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Smart Monitoring of Vegetation: You get what you pay for?

Putting inexpensive Remote Sensing Technologies to the Test in Vegetation Ecology

 

Abstract:

Advances in digital electronics and computational capabilities have boosted the appreciation and importance of remote sensing in vegetation and environmental sciences. Contemporary remote sensing technologies in vegetation science are diverse and not limited to satellite- or aircraft-based sensors anymore, but are complemented by an array of near-surface remote sensing approaches (NSRS). These NSRS approaches employ technologies such as (1) »off-the-shelf« digital cameras, (2) filter-modified digital cameras whose sensibility has been restricted to specific portions of visible light or near-infrared as well as (3) portable field spectrometers. Using these technologies, NSRS has proven great potential to economize classically labor intensive field-scale monitoring and experimental studies as it allows semi-automated, non-destructive monitoring of numerous vegetation parameters (e.g. aboveground green biomass, green vegetation cover, phenological cycle, metabolizable energy, leaf area index, canopy chlorophyll content). Therefore these technologies may also be used in the development of smart monitoring systems.

However and irrespective of its potential, NSRS approaches also suffer from technology specific drawbacks, related to ease-of-use, versatility or mere asset costs. Judged upon these attributes, consumer-grade »off-the-shelf« cameras and field spectrometers occupy opposite extremes: While »off-the-shelf« cameras are affordable and easy to handle, they are only sinsible to information held within the visible spectrum of light. Field spectrometers have a much wider spectral range (hence sensibility), yet they cannot be operated without intense training nor are they affordable for private individuals. Filter-modified cameras occupy an intermediate position.

Up until now only few studies have compared NSRS technologies or have assessed their respective pros and cons. Furthermore, the few studies at hand all were targeted on anthropogenically shaped environments only (e.g. intensive agriculture, managed forests), and thus potentially have hampering the adoption of these technologies in more natural environments such as rangelands, smallholder farms or common gardens.

This study seeks to fill this gap and assess the absolute and relative performance of the mentioned NSRS technologies for measuring ecologically relevant vegetation metrics under near-natural rangeland conditions. Particular emphasis is laid upon the estimation accuracy, the applicability (or ease of use) of the respective technology as well as the costs involved. Ultimately, the study will work towards the development of a (semi-) automated smart monitoring systems for scientific and management-related purposes in herbaceous rangeland vegetation. The study is carried out in a semi-arid open thornbush savanna near Polokwane (Limpopo, South Africa) and in conjunction with the DroughtAct experiment.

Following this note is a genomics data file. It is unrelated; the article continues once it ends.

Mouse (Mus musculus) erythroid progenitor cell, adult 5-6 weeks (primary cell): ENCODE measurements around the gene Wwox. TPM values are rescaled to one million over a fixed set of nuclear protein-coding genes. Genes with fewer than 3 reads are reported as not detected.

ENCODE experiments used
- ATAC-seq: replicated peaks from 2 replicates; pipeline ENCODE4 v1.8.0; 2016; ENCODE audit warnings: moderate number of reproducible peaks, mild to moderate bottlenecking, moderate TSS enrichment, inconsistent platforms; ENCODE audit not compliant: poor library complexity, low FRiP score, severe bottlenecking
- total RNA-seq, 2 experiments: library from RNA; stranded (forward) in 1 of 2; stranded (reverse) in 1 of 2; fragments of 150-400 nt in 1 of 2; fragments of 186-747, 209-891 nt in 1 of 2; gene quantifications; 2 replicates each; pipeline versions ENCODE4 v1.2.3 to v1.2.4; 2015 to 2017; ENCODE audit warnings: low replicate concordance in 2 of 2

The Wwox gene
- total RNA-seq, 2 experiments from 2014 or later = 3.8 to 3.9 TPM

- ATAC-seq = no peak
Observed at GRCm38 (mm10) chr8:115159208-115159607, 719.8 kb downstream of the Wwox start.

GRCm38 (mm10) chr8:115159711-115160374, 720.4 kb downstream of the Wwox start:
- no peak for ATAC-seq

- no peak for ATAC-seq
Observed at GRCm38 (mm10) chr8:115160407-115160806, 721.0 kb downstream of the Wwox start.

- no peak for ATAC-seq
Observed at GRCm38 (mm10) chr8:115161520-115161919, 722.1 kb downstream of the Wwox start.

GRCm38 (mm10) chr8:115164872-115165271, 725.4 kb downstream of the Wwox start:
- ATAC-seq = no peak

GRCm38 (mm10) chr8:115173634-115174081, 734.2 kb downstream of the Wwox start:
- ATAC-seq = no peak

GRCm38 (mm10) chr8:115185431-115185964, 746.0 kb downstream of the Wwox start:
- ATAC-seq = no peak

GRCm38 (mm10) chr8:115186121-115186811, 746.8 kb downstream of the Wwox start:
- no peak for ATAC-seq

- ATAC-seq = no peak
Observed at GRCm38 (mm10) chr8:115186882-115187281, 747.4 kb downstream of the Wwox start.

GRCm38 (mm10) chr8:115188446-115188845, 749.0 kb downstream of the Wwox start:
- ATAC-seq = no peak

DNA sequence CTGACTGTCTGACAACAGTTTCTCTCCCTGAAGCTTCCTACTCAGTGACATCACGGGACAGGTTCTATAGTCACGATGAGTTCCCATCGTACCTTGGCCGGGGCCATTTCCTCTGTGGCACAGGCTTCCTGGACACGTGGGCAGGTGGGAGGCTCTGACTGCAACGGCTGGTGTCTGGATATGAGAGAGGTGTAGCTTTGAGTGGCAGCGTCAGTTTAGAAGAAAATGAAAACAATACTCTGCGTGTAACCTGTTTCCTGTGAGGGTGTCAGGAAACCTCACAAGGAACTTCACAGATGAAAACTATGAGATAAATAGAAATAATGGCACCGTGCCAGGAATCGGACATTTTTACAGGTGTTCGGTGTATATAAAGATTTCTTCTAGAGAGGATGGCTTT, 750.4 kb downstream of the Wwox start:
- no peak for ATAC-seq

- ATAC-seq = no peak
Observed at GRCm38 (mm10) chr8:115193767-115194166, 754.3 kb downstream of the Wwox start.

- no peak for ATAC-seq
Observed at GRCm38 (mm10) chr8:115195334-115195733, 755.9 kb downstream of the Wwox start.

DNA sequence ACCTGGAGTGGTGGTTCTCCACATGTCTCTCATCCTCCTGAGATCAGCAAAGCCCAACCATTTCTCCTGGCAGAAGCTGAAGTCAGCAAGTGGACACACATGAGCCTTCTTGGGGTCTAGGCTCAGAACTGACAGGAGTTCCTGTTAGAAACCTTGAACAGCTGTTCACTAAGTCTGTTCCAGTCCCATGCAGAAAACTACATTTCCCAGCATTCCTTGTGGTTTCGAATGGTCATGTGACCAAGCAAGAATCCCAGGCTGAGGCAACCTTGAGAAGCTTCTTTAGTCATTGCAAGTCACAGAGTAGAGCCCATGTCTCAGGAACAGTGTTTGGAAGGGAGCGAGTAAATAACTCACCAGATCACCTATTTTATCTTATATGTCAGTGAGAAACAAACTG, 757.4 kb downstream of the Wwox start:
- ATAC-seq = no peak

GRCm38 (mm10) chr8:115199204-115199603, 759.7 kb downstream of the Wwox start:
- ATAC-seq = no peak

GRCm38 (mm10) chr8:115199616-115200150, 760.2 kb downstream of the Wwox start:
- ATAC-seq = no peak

There are options to participate as a student volunteer or for MSc/BSc level theses. Applications should be sent to Jan Ruppert.

Person in charge:

PI: Dr. Jan C. Ruppert

Person(s) involved:

Scientific and infrastructural exchange: PD Dr. Anja Linstädter

MSc student: Thabang Maphanga

Cooperating PhD student: Andreas Tewes

Runtime:

09/2015 – 08/2017

Funding:

DFG Excellence Initiative via UoC PostDoc Grant to Dr. Jan C. Ruppert

Cooperating partner(s):

Germany

Andreas Tewes, Institute of Crop Science and Resource Conservation, University of Bonn

 

South Africa

Prof. Dr. Kingsley Ayisi, Risk and Vulnerability Assessment Centre, University of Limpopo

 

Canada

Dr. Oliver Sonnentag, Department of Geography, University of Montreal

Publications:

in prep

Prototype of the Smart Monitoring Camera Setup at the reseach site near Polokwane, South Africa. The system consists of one »off-the-shelf« DSLR-camera and one filter-modified DSLR (camera sensitive to NIR; >830nm). The system takes several synchronized nadir-images each day. In parallel, a portable field spectrometer takes several measurements a week on the same portions of the rangeland.

Detailed view on the camera and controller enclosures (lenses peaking out of the camera enclosure). The system is battery powered and controlled via a micro-computer, synchronizing the image capturing and storage. The synchronized images of the two cameras can be overlaid to create any composite image at will to derive vegetation indeces (e.g. NDVI, EVI). At a later stage the image processing and derivation of vegetation parameters may also be performed by the micro-computer itself.

First results: Automated estimation of green cover from RGB-imagery based on the excess green index in R. R-code developed by Sonnentag & Ruppert.